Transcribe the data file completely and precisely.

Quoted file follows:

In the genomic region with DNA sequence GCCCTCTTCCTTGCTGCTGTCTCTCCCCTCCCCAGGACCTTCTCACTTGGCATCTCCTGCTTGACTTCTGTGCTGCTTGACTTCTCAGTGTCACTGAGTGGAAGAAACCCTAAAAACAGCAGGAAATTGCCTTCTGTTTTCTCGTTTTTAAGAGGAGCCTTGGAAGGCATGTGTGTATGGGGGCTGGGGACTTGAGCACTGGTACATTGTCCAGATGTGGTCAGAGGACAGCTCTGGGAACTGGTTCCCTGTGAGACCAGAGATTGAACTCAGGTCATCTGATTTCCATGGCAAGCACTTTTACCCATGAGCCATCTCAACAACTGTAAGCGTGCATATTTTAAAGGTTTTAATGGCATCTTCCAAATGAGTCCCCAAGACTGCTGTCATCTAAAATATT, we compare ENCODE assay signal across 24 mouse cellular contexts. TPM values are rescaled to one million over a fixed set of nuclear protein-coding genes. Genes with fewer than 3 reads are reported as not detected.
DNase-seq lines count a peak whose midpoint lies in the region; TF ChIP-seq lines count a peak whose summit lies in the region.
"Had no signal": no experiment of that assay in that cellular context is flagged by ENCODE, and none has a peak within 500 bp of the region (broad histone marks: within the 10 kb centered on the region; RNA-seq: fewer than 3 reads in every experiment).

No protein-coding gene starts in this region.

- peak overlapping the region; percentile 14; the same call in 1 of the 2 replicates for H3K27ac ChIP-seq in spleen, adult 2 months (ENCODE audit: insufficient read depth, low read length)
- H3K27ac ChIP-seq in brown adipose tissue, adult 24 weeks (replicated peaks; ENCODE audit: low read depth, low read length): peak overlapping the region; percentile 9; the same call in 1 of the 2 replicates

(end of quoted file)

In the genomic region with DNA sequence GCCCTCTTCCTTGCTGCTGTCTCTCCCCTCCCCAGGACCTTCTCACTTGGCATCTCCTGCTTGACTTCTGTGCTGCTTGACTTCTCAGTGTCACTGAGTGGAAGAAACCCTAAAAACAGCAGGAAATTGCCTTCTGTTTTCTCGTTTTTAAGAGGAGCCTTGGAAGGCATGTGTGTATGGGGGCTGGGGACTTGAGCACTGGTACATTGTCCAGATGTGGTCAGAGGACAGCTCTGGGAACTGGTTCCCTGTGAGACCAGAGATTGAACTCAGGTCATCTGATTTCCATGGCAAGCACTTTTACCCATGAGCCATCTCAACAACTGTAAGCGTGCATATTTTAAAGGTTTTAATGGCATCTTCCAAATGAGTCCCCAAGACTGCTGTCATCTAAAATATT, we compare ENCODE assay signal across 24 mouse cellular contexts. TPM values are rescaled to one million over a fixed set of nuclear protein-coding genes. Genes with fewer than 3 reads are reported as not detected.
DNase-seq lines count a peak whose midpoint lies in the region; TF ChIP-seq lines count a peak whose summit lies in the region.
"Had no signal": no experiment of that assay in that cellular context is flagged by ENCODE, and none has a peak within 500 bp of the region (broad histone marks: within the 10 kb centered on the region; RNA-seq: fewer than 3 reads in every experiment).

No protein-coding gene starts in this region.

- peak overlapping the region; percentile 14; the same call in 1 of the 2 replicates for H3K27ac ChIP-seq in spleen, adult 2 months (ENCODE audit: insufficient read depth, low read length)
- H3K27ac ChIP-seq in brown adipose tissue, adult 24 weeks (replicated peaks; ENCODE audit: low read depth, low read length): peak overlapping the region; percentile 9; the same call in 1 of the 2 replicates